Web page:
Due to the coronavirus pandemic, one of Austin’s rideshare services is shutting down temporarily effective Monday, March 30.
In a Friday, March 27, email to customers, RideAustin says it’s temporarily suspending operations in the name of community safety.
“We do not take this decision lightly, as we know that our users rely on our service,” RideAustin says. “Given how the virus has spread, we must make the responsible decision in order to protect both our drivers and riders. Please note that we are not closing permanently. This is a temporary suspension of operations (a pause), and we will notify you about the restart date … when we have more information.”
RideAustin, founded in 2016, says its top priority remains the safety and well-being of Austinites.
“In that vein, we want to do all that we can to slow the spread of coronavirus and flatten the curve. As medical professionals and healthcare experts encourage social distancing, we believe that continuing operations would put our drivers and riders at risk,” the rideshare service says. “Because there are still so many unknowns about the virus and the effects that its spread will have on the community, we want to be prudent and proactive in doing our part to follow the recommendations.”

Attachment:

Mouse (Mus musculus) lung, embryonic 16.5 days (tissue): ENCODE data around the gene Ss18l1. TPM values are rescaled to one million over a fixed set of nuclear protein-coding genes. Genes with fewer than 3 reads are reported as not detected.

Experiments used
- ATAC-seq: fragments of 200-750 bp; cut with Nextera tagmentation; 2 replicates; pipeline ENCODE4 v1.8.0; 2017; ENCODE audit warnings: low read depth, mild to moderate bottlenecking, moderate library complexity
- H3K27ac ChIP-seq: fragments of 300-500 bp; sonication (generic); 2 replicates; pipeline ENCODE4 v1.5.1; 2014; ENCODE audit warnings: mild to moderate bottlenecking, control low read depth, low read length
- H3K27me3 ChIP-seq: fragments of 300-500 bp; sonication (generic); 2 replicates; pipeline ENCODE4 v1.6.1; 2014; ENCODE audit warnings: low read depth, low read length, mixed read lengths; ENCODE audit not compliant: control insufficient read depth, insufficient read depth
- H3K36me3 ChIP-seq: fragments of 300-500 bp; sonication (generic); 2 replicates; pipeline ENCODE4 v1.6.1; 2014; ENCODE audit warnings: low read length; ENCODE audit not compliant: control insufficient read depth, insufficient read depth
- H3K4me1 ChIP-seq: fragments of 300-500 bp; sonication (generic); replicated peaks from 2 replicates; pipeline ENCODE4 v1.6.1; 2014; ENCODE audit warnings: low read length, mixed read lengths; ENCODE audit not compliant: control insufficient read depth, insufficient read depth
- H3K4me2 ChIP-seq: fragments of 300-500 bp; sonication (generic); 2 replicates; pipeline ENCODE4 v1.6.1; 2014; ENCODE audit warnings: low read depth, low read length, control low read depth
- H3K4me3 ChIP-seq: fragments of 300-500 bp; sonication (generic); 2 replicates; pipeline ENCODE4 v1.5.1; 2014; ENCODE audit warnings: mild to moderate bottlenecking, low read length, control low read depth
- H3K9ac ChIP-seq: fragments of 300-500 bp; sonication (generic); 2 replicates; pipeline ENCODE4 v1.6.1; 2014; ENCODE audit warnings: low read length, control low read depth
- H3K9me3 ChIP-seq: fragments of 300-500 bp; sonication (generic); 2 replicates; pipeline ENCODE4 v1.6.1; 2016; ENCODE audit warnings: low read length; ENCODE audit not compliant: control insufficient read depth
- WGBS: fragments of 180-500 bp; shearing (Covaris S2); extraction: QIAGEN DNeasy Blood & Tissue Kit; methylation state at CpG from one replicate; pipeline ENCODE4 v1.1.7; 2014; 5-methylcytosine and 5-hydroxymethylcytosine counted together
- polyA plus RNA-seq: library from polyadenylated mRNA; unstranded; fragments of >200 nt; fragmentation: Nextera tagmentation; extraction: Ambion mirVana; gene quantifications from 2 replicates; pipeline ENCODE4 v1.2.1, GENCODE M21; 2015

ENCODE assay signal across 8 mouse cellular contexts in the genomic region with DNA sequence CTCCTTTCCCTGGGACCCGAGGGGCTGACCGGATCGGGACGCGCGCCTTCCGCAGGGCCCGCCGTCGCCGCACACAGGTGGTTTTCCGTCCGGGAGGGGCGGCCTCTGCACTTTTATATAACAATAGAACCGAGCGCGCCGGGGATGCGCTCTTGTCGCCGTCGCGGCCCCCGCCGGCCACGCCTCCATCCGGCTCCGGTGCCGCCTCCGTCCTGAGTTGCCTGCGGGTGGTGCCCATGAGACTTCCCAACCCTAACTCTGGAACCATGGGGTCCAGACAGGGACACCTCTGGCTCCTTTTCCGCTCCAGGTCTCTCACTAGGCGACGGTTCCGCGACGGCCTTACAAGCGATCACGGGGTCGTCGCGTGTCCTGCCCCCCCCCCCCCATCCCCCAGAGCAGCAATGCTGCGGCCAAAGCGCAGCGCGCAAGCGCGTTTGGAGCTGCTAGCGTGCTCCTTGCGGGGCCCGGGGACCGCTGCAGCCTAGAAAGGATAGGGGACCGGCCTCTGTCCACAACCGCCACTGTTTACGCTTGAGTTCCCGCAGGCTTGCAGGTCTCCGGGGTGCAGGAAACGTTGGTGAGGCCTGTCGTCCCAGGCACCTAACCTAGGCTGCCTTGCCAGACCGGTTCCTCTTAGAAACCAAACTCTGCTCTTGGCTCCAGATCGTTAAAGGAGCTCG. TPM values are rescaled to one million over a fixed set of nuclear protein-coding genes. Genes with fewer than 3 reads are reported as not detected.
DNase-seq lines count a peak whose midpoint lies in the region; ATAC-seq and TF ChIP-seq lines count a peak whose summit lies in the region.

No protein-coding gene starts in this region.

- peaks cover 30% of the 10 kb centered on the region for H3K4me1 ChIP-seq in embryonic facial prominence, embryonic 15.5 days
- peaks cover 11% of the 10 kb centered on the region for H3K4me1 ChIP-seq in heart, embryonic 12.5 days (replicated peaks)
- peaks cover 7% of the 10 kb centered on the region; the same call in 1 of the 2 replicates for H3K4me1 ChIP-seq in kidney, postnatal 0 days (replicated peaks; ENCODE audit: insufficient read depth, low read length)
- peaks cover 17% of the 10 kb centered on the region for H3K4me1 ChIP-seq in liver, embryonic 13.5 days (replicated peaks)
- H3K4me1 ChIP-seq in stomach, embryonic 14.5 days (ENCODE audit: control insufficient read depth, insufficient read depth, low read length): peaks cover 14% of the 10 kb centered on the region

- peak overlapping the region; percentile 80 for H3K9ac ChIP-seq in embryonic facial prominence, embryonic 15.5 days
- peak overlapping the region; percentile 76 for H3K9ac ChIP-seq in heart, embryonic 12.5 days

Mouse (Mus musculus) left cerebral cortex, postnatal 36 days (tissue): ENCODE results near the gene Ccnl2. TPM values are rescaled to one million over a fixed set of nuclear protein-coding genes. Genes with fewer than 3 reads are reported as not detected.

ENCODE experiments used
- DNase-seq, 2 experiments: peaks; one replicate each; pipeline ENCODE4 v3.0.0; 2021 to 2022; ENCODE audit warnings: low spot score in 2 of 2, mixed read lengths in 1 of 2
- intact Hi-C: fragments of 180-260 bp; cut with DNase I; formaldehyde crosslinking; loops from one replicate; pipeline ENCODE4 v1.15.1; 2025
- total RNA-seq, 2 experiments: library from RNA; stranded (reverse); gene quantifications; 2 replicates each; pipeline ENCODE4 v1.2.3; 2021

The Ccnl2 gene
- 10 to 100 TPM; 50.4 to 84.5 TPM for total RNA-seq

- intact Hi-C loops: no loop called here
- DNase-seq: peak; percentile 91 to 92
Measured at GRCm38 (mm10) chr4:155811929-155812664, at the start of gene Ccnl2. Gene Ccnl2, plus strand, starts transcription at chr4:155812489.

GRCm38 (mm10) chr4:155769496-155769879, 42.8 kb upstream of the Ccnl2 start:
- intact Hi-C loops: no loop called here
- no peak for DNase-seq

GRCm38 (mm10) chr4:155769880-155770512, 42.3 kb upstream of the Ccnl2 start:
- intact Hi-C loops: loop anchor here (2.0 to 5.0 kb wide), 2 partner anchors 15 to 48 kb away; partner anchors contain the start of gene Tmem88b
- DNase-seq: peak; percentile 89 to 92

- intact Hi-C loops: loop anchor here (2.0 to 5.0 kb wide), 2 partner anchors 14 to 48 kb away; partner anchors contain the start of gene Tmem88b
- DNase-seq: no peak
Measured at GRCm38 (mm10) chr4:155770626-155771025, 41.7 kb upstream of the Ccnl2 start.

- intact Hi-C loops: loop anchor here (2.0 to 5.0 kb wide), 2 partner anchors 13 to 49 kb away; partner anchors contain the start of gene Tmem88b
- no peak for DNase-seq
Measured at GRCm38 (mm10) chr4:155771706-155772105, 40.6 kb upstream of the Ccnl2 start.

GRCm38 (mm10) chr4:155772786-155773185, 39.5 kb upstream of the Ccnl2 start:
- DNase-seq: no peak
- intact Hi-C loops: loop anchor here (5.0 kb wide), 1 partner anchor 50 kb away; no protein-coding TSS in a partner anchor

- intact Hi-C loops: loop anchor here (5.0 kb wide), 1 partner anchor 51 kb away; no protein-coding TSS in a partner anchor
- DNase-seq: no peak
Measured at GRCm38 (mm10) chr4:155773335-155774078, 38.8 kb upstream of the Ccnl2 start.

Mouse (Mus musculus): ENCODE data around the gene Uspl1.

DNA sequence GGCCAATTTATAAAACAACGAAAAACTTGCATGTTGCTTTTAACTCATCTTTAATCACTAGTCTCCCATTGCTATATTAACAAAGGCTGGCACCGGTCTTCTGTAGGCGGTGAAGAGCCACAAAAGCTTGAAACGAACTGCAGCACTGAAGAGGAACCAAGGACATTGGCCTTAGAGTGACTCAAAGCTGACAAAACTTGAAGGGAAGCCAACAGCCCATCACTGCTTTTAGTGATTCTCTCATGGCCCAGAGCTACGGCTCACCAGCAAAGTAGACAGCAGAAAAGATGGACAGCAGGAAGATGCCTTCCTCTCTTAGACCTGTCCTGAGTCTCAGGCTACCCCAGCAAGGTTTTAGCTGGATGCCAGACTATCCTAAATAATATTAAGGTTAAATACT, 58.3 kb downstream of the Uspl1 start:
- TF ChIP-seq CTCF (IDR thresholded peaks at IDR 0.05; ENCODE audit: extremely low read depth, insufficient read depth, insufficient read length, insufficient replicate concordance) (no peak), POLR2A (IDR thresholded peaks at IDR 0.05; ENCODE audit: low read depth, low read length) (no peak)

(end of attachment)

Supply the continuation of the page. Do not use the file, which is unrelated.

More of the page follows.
RideAustin operates as a nonprofit. The service touts its low fares, and promotes its ability to let drivers keep a higher percentage of fares compared with for-profit rivals like Uber and Lyft.
RideAustin’s service territory includes Austin, Bee Cave, Buda, Cedar Park, Elgin, Georgetown, Hutto, Kyle, Lakeway, Leander, Manor, Pflugerville, Round Rock, San Marcos, Taylor, and West Lake Hills.
Although RideAustin has halted its service for now, Uber and Lyft are still operating in the Austin area. Those companies say they have instituted coronavirus safety measures to protect riders and drivers.
With many employers and businesses closed during the coronavirus pandemic and air travel coming to a virtual standstill, rideshare drivers in Austin and elsewhere are struggling financially.
A March 13-16 survey of Uber and Lyft drivers in the U.S. found that around 80 percent had seen lower demand and earnings. More than half of the drivers said they had no other work or income source to rely on. Nearly 200 drivers responded to the survey, conducted by The Rideshare Guy website.